Dec 3, 2009
Have you been thinking about taking a bicycle tour, but don't yet know how to pack your panniers? With more than nine years of bicycle travel experience under my belt, these are the seven things I recommend you keep in mind when packing your panniers for your next big bicycle touring adventure.
1. Center Your Weight
Not only do you need to keep your weight as low as possible, but you need to keep it centered on your bicycle. There shouldn't be too much weight in the front of your bike or too much weight in the back. On the same note, there shouldn't be more weight on one side of the bike than on the other. Keeping your weight centered will not only help you keep control of your bicycle, but it will help prevent mechanical breakdowns, broken spokes, and stress to your body's back, neck, shoulders, and arms.
2. Leave Some Extra Space
When you are packing for your trip, be sure to leave some extra space in your panniers for items you might need/want to pick up along the way. If you leave home and your panniers are already stuffed to the gills, you have too much stuff!
3. Everything Has Its Place
Living out of your panniers requires that you pack and unpack your gear on a daily basis. To make sure you don't lose anything in the packing process... and to save yourself huge amounts of time, make it a practice to put everything back in the same spot each time you pack. This will prevent you from having to unpack every single pannier when you need to find a particular item.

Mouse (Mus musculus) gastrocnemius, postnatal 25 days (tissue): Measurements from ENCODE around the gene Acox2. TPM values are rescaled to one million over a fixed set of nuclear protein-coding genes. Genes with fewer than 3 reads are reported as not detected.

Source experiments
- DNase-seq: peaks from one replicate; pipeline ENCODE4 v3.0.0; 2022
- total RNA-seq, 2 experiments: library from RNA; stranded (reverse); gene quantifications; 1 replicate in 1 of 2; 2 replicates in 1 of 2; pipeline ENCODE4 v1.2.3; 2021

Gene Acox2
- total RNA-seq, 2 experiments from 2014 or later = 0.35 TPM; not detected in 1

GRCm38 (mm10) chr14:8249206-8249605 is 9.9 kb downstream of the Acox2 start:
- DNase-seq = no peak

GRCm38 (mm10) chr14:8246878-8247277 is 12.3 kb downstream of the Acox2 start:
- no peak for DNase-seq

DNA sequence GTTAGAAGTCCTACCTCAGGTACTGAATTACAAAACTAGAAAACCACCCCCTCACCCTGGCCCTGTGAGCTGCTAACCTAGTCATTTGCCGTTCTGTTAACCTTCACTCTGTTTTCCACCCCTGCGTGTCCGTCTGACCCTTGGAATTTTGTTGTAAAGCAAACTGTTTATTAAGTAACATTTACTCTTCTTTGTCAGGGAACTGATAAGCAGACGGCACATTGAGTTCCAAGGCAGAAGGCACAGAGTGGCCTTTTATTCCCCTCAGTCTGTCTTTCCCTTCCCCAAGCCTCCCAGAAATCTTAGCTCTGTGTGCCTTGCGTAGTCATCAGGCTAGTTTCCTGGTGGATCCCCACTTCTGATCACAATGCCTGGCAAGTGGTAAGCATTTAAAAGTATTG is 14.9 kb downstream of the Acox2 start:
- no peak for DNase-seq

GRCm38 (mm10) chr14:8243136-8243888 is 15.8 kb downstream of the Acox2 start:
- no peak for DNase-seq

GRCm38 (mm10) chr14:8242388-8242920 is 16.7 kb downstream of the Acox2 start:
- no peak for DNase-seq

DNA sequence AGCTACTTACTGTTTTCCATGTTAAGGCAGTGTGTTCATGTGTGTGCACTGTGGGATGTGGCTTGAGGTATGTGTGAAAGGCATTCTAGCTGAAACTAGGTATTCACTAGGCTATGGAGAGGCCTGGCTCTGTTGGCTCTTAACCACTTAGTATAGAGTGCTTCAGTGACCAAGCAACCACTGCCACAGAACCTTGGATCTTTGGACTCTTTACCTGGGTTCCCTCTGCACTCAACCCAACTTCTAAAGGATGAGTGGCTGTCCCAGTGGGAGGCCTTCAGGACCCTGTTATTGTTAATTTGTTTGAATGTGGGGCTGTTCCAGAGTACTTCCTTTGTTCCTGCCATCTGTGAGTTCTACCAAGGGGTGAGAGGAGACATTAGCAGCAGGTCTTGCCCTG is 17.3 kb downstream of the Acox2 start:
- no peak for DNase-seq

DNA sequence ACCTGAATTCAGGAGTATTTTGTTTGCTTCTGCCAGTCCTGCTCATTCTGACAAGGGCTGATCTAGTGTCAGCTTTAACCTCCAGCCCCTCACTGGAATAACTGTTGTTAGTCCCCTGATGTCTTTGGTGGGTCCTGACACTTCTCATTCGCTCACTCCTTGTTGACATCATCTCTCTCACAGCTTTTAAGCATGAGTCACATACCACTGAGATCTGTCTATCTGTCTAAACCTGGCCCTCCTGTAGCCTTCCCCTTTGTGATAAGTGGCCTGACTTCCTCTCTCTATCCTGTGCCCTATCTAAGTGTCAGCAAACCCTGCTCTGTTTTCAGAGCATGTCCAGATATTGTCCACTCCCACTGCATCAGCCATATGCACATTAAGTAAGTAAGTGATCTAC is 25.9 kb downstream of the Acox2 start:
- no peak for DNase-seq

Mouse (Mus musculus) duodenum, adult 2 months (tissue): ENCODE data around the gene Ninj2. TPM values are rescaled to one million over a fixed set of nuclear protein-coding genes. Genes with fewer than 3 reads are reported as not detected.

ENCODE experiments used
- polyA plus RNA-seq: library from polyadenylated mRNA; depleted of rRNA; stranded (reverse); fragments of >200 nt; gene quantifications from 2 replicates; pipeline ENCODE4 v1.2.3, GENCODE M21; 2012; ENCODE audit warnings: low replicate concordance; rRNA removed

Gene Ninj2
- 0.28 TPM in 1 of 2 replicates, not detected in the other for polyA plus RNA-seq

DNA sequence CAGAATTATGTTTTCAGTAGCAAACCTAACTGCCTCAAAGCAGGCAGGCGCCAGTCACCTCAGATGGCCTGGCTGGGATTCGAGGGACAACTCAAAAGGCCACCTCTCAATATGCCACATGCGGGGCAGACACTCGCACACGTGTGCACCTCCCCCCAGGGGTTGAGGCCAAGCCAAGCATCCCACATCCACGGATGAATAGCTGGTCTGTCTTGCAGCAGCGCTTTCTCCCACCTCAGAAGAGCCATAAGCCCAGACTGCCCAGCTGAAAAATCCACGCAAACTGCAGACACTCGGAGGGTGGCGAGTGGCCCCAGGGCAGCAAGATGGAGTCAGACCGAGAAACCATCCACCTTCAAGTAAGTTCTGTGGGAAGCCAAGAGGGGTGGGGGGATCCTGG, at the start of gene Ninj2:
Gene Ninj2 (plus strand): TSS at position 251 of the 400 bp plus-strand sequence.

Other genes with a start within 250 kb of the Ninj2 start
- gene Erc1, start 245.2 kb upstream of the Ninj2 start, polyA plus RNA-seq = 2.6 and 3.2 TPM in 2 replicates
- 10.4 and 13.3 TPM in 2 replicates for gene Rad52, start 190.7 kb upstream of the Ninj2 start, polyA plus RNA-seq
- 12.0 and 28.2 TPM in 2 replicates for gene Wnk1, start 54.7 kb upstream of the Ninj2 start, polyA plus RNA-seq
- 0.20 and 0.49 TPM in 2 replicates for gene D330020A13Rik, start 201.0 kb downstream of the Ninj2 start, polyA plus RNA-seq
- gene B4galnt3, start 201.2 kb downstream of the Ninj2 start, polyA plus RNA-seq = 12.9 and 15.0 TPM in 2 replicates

4. If You Need To Get It While You're Riding, It Should Be Up Front
While you're riding, there are going to be a few items that you will want to access regularly. Packing these items inside your handlebar bag (or at the very least, inside your front panniers) will make reaching them much easier. Having your water, map, sunglasses, camera, and snacks for the day all within arm's reach ensures that won't have to get off your bike every time you want to check the map, take a photo, or get a quick snack.
5. Practice Packing Before You Leave Home
Before you ever leave your home, practice packing your panniers. Practicing will help you figure out what items you really need for your tour, and help you figure out how to distribute your weight evenly (see secret #1). I recommend living out of your panniers for at least two weeks before you leave home as this will make your first several days of bicycle touring that much easier.
6. Protect Your Gear And Secure Your Valuables
More and more cyclists these days are traveling with high end cameras, GPS devices, and pricey laptop computers. To make sure these valuable items are secure, I recommend packing them in your rear panniers and placing them on the non-traffic side of your bike. Front panniers are often less stable than rear panniers and more likely to bounce off their racks. Placing your expensive gear on the non-traffic side of your bike will ensure that if, for some horrible reason, you are clipped by a passing vehicle, the only bags affected by the accident are ones that contain dirty clothes and easy to replace food items.
7. Consider The Elements
Finally, consider the weather you might experience while on your travels. Waterproof (or water resistant) panniers help to keep rain and snow from soaking your clothes and computer. The sun and heat also need to be taken into consideration -- especially if you are planning to travel with expensive electronics. If you are carrying a computer or camera, do what you can to place them on the shady side of your bicycle and consider packing especially important items inside additional padding, covers, or waterproof sacks.
Photo by Darren Alff. Bike Friday New World Tourist with Ortlieb panniers. Northern Greece - 2009
DARREN ALFF conducted his first long-distance bicycle tour in 2001 at the age of 17. He's been traveling by bike ever since and just recently returned from a 9-month tour of central and eastern Europe. Darren now runs the website at www.BicycleTouringPro.com and is working to inspire a new generation of bicycle travelers to get out and explore the world.